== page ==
With the Fed slated to begin its rate hike campaign next year, inflation concerns remain at the top of investors’ minds as a turbulent 2021 comes to a close. According to Gus Faucher, chief economist at PNC Financial Services Group (PNC), there are several key areas that may see reduced price pressures, leading to slowing inflation overall in the coming year.
“I do think that we’ll see a gradual slowing in inflation over the course of 2022,” Faucher told . “After a big run-up in energy prices, they’re going to stabilize or come down next year. I do think that a lot of the higher price pressures from the reopening of the economy are going to fade — things like airfares, hotel rooms, new cars, used cars.”
He added that he believes inflation is still going to run “a bit higher than the Fed wants,” however.
The Labor Department reported earlier this month that the Consumer Price Index grew 0.8% during the month of November for a total increase of 6.8% year-over-year — the fastest rate seen in nearly four decades. In addition, core CPI — which excludes food and energy prices — rose by 4.9% over last year for the fastest increase in around three decades.
“I think by the end of 2022, we’ll see inflation measured using the Personal Consumption Expenditures Price Index that the Fed likes to look at, around 3%,” Faucher said. “That’s higher than they would like it. They want it to be 2% over the long run.”
Faucher believes that it will be the pace of wage growth and rising housing costs which will ultimately prevent inflation from moving to the Fed’s 2% target in 2022. He also echoed other experts’ predictions that the major theme for the economy next year will be “growing but slowing.”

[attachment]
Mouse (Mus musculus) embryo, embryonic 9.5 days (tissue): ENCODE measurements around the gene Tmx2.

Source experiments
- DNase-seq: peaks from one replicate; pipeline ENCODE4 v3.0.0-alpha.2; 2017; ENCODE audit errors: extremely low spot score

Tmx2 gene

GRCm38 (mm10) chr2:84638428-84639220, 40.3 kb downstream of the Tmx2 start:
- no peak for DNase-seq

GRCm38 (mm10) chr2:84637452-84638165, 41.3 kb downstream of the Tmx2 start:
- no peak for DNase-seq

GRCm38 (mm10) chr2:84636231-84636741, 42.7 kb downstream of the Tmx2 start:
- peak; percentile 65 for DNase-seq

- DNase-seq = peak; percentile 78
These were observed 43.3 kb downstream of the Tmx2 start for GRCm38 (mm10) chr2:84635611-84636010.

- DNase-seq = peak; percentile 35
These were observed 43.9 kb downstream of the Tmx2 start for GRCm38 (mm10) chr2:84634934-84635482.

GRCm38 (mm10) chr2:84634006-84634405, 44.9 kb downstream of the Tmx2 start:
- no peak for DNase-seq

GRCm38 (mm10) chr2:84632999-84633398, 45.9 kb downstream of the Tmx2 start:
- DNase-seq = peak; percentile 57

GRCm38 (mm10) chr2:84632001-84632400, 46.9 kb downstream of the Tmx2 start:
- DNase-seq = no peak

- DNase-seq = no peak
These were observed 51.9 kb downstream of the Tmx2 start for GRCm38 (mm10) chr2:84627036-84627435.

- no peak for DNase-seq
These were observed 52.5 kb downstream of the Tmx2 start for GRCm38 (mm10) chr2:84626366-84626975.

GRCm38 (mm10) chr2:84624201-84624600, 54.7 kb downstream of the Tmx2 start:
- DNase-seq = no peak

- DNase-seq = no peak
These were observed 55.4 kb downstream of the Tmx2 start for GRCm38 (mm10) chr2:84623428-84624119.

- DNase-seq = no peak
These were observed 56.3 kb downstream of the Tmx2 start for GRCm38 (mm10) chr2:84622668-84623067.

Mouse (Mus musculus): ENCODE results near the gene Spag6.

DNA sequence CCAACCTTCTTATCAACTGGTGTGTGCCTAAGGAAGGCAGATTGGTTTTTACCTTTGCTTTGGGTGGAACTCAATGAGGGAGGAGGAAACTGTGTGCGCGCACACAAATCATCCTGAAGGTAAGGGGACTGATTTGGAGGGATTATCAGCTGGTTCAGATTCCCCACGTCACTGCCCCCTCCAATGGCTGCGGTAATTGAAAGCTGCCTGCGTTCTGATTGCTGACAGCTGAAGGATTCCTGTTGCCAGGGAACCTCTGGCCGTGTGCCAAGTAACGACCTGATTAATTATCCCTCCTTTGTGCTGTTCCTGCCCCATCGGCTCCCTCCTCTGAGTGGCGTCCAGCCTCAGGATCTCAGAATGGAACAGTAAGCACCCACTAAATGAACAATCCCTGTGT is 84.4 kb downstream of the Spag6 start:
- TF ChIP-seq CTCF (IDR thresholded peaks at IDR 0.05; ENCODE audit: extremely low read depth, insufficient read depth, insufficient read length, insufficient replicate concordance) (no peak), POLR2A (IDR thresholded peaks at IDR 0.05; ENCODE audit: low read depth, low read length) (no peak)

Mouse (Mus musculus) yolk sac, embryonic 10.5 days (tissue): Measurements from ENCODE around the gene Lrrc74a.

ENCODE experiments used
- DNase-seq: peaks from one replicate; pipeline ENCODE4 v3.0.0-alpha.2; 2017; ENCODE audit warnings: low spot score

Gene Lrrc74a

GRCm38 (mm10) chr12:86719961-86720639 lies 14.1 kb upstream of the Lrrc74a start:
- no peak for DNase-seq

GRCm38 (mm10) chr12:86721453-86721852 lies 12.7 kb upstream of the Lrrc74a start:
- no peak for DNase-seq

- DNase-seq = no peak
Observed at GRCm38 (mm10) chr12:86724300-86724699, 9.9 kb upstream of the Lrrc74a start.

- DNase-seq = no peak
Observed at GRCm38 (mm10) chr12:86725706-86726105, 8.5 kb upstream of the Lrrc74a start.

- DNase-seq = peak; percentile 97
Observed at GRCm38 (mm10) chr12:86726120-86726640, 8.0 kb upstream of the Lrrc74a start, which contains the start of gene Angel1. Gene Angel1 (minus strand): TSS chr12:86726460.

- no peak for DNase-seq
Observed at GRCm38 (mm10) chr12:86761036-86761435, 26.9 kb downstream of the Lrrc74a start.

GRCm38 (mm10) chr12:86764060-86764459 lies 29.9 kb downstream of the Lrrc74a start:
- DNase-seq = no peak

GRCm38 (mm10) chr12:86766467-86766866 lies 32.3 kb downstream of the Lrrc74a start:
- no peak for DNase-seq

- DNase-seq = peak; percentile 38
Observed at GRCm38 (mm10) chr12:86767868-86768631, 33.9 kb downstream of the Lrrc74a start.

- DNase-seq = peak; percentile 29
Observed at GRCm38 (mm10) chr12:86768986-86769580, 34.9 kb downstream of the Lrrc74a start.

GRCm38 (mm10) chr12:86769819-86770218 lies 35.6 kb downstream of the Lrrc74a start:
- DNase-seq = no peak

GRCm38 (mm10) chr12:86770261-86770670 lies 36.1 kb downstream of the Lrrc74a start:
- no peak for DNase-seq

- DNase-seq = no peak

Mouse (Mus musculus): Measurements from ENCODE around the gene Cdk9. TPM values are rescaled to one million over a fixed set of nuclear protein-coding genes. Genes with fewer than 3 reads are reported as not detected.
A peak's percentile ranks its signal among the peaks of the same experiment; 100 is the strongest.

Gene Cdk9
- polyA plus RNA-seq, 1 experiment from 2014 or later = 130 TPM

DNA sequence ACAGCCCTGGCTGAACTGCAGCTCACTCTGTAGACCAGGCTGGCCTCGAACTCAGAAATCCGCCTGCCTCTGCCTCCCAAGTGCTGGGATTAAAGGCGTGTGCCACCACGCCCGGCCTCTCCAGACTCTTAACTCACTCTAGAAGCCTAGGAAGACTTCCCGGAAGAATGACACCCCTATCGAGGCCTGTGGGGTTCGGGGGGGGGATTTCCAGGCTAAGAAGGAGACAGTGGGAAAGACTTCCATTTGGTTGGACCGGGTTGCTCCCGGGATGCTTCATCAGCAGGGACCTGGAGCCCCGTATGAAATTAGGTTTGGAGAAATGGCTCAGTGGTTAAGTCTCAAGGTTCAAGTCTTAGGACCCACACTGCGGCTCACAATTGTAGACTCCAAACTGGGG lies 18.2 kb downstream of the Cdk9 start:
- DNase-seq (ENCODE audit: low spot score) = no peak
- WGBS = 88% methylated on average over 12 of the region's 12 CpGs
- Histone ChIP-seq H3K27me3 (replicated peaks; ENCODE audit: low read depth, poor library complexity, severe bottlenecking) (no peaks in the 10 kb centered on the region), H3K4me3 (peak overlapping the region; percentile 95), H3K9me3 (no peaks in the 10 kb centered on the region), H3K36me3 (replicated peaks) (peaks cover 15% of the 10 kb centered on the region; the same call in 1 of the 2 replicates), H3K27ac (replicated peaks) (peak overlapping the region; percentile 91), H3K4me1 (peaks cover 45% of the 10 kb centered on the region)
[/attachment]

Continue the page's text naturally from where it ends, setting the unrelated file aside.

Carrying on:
“Business investment will increase [in 2022] but at a slower pace because of the impact of higher interest rates … So some slowing growth, but I still think that the economy will expand at a solid pace next year, just perhaps a little bit below what we saw in 2021,” Faucher said.
Faucher said that one of the largest risks to growth in 2022 continues to be the path of the pandemic and its corresponding effect on consumer spending. On top of this, he believes a potentially more aggressive reaction by the Fed in response to a runaway inflation scenario also poses a threat.
“If inflation doesn’t slow, if we still have some of these price pressures from reopening and so forth, then we see the Fed tighten much more aggressively — perhaps they start to raise the Fed funds rate sometime in the first half of 2022,” Faucher said. “That could have a big negative impact on growth as we see higher interest rates start to weigh on interest rate-sensitive sectors like housing, like autos, like business investment.”
The Fed voted unanimously on Dec. 15 in its last meeting of the year to double the pace of the asset purchases taper to $30 billion per month, bringing all asset purchases to an end by March 2022. However, it warned in a FOMC statement that “the path of the economy continues to depend on the course of the virus,” as the Omicron variant continues to surge across the country. The next FOMC meeting is scheduled for Jan. 25 and 26.